The pandemic has reportedly intensified food insecurity in India, with the hunger crisis gripping vast swaths of rural hinterland and some urban areas. The country's economy has taken a huge blow due to the lockdown.
The COVID-19 pandemic has caused a food shortage in India, disrupting local, regional and national food supply chains.
"The food stress existed long before the start of the pandemic. It has now become worse. Many people have lost their jobs, and those with low incomes complain about food insecurity," Dipa Sinha of the Right to Food Program told DW.
India ranked 102 out of 117 countries in the 2019 Global Hunger Index – below Pakistan and Nepal in South Asia – with the hunger level in the country categorized as "serious." The ranking was based on three major indicators – stunted growth among children, child mortality rate, and the proportion of undernourished people in a country.
Prime Minister Narendra Modi's government imposed a lockdown in March to contain the coronavirus spread. The pandemic has so far killed over 112,000 people and infected over 7 million in India.
According to activists that are tracking coronavirus-related fatalities, over 300 people have lost their lives because of starvation, exhaustion, and accidents. The suicide rate is also on the rise in the country.
The initial lockdown forced millions of migrant workers to leave cities and return to their villages. Many of these laborers have returned to cities only to face an uncertain economic situation. There are limited employment opportunities during the pandemic, which has pushed millions of people across the country into extreme poverty.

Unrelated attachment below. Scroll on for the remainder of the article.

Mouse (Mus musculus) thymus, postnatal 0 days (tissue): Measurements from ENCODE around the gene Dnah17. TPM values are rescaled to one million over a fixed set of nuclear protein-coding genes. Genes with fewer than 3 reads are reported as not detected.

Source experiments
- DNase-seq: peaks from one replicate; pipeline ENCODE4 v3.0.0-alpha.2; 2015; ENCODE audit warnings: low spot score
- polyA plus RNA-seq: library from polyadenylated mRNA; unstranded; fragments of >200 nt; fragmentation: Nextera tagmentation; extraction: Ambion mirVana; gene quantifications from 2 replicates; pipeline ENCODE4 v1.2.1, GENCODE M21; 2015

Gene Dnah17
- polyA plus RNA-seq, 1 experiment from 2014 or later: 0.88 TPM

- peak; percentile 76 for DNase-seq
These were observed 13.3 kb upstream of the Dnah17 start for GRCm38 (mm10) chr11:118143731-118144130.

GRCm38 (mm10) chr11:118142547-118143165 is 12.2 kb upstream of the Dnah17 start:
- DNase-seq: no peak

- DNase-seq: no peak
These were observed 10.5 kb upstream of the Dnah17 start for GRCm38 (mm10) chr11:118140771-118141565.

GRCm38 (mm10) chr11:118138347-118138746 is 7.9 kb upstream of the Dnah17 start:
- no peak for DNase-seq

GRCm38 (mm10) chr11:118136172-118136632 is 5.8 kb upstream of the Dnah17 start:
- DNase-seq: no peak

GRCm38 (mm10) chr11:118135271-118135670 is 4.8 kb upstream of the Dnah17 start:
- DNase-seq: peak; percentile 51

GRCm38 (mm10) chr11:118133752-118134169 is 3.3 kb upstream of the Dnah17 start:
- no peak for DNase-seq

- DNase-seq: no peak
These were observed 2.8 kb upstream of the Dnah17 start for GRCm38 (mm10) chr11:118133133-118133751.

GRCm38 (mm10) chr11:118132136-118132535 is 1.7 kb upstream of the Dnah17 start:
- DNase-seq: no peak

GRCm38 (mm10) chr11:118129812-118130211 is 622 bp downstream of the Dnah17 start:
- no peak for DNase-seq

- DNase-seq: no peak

A recent COVID-19 Livelihoods Survey conducted by the Azim Premji University revealed that hundreds of thousands of families in India have been forced to reduce their food consumption during the pandemic.
"Food is scare in many states, with millions of people unable to make ends meet," Jean Dreze, a development economist, told DW.
The government has launched a One Nation One Ration Card (ONOR) scheme across the country to deal with the hunger problem, but activists say the government's efforts have failed to improve the situation.
Experts say the hunger crisis is not due to the shortage of food production; surplus food items have been lying in the stores of the Food Corporation of India.
"Stocked food items must now be used to provide relief to millions of Indians," Himanshu Himanshu, an associate professor at New Delhi's Jawaharlal Nehru University, told DW, adding that by they will not only help reduce the food surplus but also boost India's economy by increasing the disposal income of households that are struggling due to the pandemic.
But coronavirus restrictions have disrupted the transportation system across India. According to an Oxfam report, entitled "The Hunger Virus," traders are unable to reach rural communities during the peak of the harvest season, which has affected the food supply chain and the incomes of at least 100 million people.
"Women, and women-headed households, are more likely to go hungry despite the crucial role they play as food producers and workers," it added.
According to the Right to Food Program's Sinha, the government needs to step up its efforts to overcome the food shortage crisis. "What India needs is a universal Public Distribution System (PDS) of food to ensure that nobody goes hungry during the pandemic," he said.